From southern to northern, and everything in between, California has plenty to offer tourists from all walks of life. And we’re not just referring to the Golden Gate Bridge or Disneyland alone. What? You think we’re lying? Then check these places out.
In Northern California, you can find unique things in Prairie Creek Redwoods State Park, like Fern Canyon. It has 50-foot-high walls, where several types of fern, native to California grow. Since the canyon has a primeval motif, it’s often used to film movies that have dinosaurs in them. But if you’re the kind of tourist that loves rock-climbing, then this is where you should go next.
Along the Dry Meadow Creek, you’ll find the Seven Teacups Canyon, which is popular with canyoners from all over because of its unique formation. Although the climb up can be challenging, the way down through the waterfall can be fun, especially if you use an inflatable raft. You might have seen this town from an HBO series, but there’s more here than people who are filthy rich.
Near Big Sur’s post office, you’ll find Pfeiffer Beach, which is one of Northern California´s hidden gems. The beach offers challenging rock formations, including one with a keyhole that is so Instagram worthy. But you might enjoy the eroded crystals of garnet that have formed purple streaks on the sand. Your next destination is not your typical California beach experience.
The Sahara Desert dunes pale in comparison to the sand dunes along Pismo Beach. They’re created by the tides too. But the cool part of this spot is that the compact and solid sand allows you to drive on the beach almost till you reach the water. If you’re looking for the place with the most snow, then California has a lake for you.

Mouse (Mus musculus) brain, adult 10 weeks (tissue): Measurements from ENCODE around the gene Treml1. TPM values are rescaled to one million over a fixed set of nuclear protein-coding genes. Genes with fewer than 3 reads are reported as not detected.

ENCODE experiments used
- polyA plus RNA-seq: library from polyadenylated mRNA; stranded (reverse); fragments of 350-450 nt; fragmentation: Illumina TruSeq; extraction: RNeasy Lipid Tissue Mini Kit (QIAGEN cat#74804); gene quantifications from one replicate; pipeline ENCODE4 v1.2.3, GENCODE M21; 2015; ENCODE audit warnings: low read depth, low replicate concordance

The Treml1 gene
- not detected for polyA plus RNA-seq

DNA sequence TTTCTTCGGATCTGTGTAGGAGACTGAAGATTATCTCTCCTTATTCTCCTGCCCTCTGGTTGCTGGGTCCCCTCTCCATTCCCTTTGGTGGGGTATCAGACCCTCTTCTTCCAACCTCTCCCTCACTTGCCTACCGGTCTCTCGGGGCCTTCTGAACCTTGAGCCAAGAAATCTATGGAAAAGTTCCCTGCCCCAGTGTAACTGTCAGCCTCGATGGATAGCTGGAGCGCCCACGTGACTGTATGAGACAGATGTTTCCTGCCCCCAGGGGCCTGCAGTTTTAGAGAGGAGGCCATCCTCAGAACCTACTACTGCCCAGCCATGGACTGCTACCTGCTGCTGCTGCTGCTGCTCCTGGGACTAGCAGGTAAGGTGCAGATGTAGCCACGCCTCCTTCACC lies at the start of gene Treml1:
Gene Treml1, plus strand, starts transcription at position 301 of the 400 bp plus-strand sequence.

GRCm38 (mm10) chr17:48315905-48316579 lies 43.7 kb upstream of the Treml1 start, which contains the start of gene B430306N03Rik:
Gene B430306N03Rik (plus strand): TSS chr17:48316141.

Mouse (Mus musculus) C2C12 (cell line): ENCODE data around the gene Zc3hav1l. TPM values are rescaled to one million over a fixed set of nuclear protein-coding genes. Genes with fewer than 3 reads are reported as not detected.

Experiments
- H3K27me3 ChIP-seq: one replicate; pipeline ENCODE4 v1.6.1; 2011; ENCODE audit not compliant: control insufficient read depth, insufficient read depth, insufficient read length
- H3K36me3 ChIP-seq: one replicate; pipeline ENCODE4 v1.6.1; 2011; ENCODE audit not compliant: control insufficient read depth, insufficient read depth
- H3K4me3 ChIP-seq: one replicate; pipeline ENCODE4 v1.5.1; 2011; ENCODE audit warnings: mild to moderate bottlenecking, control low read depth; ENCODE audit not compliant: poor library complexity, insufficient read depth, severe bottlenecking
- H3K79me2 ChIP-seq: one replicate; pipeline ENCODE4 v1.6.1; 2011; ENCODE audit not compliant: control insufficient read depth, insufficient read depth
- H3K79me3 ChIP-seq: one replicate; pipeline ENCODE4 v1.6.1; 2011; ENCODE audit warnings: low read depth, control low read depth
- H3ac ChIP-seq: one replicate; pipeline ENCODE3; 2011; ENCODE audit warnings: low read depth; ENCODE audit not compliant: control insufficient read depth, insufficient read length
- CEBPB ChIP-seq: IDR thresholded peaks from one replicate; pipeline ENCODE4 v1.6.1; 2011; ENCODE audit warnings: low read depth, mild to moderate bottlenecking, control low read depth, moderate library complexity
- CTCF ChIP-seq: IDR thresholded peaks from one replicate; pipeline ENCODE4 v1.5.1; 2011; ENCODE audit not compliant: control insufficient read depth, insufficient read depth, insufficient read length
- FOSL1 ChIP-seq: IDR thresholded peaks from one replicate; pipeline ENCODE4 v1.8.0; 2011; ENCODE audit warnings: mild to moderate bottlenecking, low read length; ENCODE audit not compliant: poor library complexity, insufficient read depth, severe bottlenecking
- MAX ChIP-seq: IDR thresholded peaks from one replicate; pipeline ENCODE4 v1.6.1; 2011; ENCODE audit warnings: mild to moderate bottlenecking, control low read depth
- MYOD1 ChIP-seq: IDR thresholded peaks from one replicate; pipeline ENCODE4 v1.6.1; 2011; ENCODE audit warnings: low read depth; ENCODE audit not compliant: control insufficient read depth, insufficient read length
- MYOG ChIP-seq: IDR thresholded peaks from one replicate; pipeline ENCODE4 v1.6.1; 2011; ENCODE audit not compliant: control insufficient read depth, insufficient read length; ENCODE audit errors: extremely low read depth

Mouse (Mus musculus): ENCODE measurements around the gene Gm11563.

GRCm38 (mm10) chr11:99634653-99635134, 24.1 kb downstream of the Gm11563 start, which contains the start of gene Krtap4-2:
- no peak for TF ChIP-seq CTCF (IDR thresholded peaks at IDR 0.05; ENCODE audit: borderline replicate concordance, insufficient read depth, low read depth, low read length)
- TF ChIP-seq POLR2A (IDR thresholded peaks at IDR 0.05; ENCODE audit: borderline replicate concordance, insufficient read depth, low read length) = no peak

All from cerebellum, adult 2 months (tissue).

Lake Helen can be found south of Northern California’s Lassen Peak. It’s named after the first woman to reach the peak in 1884, Helen Tanner Brodt. But the lake is located at such a high altitude that you will only see it unfrozen every year in September and that’s it. If you believe the hardest places to get are also the most beautiful, then you’ll definitely want to head here.
In the Sierra Nevada, you’ll find the Thousand Island Lake, one of the largest backcountry lakes, at the edge of Banner Peak. It got its name from the various rocky islands on its surface. This lake offers some amazing scenery, which includes glistening waterfalls and snow peaks too. If you thought that it wasn’t worth visiting one of the most grueling places in the country, then you’re so mistaken.
Don’t let the name fool you, there’s plenty of beauty in Death Valley, particularly in Zabriskie Point. The sunlight creates an amazing display of colors right at dawn, once the hill ridges become visible. And you can thank the valley, which is rich in minerals for such a sight. If you want to see a place that’s a lot like Rivendell, then come here.